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Rennes, France

Pierre J.-S.,French National Center for Scientific Research | Masson J.-P.,Agrocampus Rennes | Wajnberg E.,French National Institute for Agricultural Research
Journal of Theoretical Biology | Year: 2012

A famous motivational model proposed for insect parasitoids by Waage (1979) provides a candidate mechanism for patch-leaving decision rules in foragers. In this model, the animal is supposed to enter a patch of resources with an initial tendency to stay in it, which then regularly decreases. Every encounter with a resource item increases or decreases this tendency, and the forager is supposed to leave the patch when this tendency or motivation falls below a given threshold. Evidence of such increases and drops in this tendency to stay were often obtained by analyzing experimental data with a Cox (1972) proportional hazards model. The Waage (1979) model is purely deterministic and predicts a fixed departure time for a fixed set of encounters with foraging items. On the other hand, empirical data show a large variability of departure times under fixed conditions. We present a fully stochastic version which overcomes this problem and gives a quasi close form expression for the distribution of patch residence times as well as a statistical procedure to estimate its parameters. Two examples of the model fitting on experimental data sets are provided. This novel model, although more complicated than Waage (1979) model, improves its realism and provides a stochastic interpretation of motivation as a proximal mechanism leading foragers to optimality. © 2012 Elsevier Ltd. Source


Kostov B.,Transverse Group for Research in Primary Care | Kostov B.,Polytechnic University of Catalonia | Becue-Bertaut M.,Polytechnic University of Catalonia | Husson F.,Agrocampus Rennes
Food Quality and Preference | Year: 2014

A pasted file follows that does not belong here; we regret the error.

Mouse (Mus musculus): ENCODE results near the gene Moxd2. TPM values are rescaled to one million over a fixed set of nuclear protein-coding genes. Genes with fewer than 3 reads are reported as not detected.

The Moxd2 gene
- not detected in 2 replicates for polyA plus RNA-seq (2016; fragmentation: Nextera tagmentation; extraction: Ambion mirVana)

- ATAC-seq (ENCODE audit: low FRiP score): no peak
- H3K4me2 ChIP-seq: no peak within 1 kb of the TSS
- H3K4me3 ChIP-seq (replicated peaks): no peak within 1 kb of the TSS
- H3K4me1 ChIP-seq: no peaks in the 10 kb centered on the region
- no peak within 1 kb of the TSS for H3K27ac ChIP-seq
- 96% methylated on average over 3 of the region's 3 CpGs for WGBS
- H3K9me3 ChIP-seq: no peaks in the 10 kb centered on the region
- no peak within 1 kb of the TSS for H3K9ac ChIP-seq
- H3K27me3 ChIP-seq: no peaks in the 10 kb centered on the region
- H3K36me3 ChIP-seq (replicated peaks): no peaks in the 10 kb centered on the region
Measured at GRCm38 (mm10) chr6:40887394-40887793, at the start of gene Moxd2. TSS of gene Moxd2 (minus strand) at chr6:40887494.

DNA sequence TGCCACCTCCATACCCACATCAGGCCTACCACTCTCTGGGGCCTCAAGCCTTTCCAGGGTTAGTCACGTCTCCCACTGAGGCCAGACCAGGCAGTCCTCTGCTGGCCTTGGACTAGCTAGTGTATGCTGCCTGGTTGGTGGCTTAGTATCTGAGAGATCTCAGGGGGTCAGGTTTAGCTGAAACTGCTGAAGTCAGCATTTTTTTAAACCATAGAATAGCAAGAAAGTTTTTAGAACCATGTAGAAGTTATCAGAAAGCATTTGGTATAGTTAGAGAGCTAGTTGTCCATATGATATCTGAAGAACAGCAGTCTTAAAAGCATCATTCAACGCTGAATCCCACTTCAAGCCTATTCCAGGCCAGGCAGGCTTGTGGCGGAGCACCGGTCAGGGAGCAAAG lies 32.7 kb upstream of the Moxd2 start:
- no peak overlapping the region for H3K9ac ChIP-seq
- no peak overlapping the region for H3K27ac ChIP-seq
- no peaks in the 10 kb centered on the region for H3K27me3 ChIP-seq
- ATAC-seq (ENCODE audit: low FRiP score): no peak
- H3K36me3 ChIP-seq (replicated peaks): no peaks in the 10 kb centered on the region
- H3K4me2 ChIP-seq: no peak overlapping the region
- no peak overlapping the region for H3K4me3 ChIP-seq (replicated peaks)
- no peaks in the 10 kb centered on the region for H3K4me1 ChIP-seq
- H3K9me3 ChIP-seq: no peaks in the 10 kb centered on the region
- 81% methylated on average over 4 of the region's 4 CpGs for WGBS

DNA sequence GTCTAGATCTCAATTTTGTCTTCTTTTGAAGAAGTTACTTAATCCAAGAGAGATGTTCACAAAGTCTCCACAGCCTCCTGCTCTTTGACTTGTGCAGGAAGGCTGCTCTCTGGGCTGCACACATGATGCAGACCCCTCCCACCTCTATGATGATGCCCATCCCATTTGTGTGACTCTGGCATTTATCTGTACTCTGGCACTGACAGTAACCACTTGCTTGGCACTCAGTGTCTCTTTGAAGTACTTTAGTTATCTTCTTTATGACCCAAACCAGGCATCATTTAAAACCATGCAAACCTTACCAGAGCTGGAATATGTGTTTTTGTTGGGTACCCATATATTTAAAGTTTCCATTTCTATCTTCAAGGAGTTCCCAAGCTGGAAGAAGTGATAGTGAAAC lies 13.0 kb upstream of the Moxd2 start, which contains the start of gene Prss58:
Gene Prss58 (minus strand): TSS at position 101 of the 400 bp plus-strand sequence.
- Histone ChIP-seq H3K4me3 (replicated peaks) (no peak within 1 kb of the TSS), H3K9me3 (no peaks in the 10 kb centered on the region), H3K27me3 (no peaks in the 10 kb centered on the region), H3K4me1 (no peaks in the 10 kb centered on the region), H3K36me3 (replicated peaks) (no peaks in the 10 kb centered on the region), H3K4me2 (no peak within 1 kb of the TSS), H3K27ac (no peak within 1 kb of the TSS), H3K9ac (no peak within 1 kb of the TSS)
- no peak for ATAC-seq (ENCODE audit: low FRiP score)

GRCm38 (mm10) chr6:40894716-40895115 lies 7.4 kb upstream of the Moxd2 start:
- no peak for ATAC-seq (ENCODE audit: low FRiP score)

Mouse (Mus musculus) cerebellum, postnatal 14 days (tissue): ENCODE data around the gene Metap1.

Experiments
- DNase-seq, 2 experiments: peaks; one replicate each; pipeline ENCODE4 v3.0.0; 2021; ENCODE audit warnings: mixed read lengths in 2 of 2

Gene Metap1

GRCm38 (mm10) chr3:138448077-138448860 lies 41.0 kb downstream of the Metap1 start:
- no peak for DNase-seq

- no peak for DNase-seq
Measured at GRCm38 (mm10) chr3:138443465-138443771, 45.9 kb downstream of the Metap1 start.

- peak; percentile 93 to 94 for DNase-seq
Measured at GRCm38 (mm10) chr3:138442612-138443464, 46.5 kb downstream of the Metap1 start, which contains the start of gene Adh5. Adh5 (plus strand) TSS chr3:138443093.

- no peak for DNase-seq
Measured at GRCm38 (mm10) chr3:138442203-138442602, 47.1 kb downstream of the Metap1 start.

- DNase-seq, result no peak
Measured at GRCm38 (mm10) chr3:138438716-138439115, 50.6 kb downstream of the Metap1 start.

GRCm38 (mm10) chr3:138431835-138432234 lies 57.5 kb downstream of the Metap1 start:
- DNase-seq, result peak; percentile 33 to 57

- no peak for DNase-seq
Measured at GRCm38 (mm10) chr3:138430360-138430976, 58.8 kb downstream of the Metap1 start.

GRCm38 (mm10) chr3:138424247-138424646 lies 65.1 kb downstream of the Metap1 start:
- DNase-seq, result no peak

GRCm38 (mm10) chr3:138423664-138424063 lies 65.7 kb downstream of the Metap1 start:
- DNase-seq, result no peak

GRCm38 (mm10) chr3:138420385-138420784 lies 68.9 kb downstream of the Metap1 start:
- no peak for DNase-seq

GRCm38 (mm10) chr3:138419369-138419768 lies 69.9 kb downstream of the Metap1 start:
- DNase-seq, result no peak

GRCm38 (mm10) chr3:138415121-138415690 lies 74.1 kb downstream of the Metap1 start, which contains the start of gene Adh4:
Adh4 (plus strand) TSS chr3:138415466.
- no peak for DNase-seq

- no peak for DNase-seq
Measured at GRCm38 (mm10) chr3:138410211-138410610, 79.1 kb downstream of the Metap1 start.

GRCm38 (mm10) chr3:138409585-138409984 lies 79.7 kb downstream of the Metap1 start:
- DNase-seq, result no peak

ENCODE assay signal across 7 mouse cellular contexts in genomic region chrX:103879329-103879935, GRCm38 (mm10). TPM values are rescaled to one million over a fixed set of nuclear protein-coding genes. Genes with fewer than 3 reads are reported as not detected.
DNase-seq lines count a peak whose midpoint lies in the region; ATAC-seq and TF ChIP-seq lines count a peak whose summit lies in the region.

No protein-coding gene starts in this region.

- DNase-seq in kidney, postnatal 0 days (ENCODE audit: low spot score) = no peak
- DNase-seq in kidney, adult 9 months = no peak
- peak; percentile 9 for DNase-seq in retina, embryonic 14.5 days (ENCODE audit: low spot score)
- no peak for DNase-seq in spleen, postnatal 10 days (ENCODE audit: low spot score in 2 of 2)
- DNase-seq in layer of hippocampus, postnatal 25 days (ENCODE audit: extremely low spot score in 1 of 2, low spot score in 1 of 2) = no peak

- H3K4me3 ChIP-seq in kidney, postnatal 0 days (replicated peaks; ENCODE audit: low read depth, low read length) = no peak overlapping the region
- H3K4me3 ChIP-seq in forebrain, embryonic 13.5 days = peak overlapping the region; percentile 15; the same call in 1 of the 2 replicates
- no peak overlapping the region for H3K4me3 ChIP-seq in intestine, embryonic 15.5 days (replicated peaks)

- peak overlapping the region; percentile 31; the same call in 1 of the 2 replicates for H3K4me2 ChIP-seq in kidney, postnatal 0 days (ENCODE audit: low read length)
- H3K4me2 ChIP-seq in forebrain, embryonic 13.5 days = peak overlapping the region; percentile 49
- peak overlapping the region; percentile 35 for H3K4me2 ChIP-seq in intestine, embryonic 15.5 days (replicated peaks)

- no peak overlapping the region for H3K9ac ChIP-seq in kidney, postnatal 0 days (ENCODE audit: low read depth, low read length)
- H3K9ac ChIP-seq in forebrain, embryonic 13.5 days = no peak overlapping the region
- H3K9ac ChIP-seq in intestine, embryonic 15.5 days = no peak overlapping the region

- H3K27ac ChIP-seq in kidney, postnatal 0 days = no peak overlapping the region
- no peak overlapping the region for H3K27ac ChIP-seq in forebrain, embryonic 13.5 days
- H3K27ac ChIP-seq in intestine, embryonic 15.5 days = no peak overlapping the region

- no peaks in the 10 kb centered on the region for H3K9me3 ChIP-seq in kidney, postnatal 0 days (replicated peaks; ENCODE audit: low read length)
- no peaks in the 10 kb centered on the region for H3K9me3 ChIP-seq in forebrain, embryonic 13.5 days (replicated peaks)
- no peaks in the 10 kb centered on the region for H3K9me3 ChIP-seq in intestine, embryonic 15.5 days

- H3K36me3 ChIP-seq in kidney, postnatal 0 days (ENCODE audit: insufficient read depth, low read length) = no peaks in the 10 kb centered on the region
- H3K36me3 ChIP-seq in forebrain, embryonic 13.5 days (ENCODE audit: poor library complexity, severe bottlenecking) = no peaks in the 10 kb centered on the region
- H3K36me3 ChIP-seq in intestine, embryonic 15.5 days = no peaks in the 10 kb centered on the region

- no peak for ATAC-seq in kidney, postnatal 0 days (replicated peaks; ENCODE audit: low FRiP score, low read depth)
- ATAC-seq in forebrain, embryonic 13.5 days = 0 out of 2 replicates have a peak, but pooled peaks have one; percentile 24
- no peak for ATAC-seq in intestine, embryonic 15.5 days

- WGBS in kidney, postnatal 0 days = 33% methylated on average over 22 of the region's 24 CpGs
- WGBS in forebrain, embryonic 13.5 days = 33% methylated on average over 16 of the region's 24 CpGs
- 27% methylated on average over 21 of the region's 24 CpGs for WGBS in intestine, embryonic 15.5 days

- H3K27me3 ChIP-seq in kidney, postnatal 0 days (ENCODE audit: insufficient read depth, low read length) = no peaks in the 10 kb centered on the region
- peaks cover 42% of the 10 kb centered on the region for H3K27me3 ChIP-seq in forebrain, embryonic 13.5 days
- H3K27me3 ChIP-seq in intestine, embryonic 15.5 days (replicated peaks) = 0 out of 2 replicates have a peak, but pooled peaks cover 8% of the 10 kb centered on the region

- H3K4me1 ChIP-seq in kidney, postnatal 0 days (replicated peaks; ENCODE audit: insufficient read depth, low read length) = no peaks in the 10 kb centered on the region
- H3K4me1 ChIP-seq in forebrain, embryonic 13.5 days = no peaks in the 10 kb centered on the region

In sensory analysis, results from word-count based methods are customary analyzed through correspondence analysis applied to the global table products. ×. words summing the citations of a same word given by all the panelists. This approach assumes that a same word mentioned by different panelists corresponds to a similar perception, which is not always verified. To solve this problem, we propose a new methodology based on multiple factor analysis for contingency tables. This methodology offers a mean configuration of the products taking into account all the individual words but spots these that are consensual to ease the interpretation. The consensual words have the same meaning for most of the consumers as far as they describe the same products. A test, based on resampling techniques, allows for assessing the significance of the consensus. A real example shows how this methodology eases the interpretation of the word-count based methods by solving problems arising from the large diversity of vocabulary and the different meanings possibly associated to a same word. © 2013 Elsevier Ltd. Source


Hibert F.,CIRAD - Agricultural Research for Development | Calenge C.,Office National de la Chasse et de la Faune Sauvage | Calenge C.,CNRS Biometry and Evolutionary Biology Laboratory | Fritz H.,CNRS Biometry and Evolutionary Biology Laboratory | And 6 more authors.
Biodiversity and Conservation | Year: 2010

Traditional rangelands in many developing countries are currently being encroached by cultivation, driving some herders to illegally use protected areas for grazing their cattle. Since cattle are an exotic species in these ecosystems, they might have an impact on the local wild herbivore communities, notably through competition. We used point pattern statistics to characterise the spatial relationships between wild ungulate species and cattle herds within a protected area in west Africa undergoing seasonal intrusions by cattle. We predicted that the wild ungulate species that are ecologically and morphologically similar to cattle, in terms of body mass and diet, would be more sensitive to grass depletion by cattle and would be separated from cattle to a larger extent. The spatial distribution of browsing and mixed-feeding antelopes did not seem to be affected much by cattle presence, whereas most grazing species showed spatial separation from cattle. Interestingly, elephants also showed significant separation from cattle herds. We discuss the likely processes that may have contributed to the observed spatial patterns. The spatial displacement of certain wild species, including megaherbivores, affects the whole community structure and, thus, other components of the ecosystem. © 2010 Springer Science+Business Media B.V. Source